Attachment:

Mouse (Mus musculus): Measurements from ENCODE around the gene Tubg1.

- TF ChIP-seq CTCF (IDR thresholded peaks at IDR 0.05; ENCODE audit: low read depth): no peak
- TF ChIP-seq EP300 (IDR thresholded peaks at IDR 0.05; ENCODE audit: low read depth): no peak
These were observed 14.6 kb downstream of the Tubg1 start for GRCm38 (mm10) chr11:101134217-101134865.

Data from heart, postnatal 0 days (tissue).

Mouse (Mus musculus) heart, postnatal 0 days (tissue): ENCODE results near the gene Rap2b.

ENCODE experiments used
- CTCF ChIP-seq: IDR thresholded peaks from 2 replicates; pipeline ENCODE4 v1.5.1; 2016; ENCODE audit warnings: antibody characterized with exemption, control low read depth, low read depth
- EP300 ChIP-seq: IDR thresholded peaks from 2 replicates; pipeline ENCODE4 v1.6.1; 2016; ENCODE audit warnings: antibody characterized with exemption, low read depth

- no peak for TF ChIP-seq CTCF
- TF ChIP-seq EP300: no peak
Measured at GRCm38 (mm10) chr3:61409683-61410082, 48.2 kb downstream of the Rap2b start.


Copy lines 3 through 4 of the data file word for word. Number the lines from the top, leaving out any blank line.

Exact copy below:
- TF ChIP-seq EP300 (IDR thresholded peaks at IDR 0.05; ENCODE audit: low read depth): no peak
These were observed 14.6 kb downstream of the Tubg1 start for GRCm38 (mm10) chr11:101134217-101134865.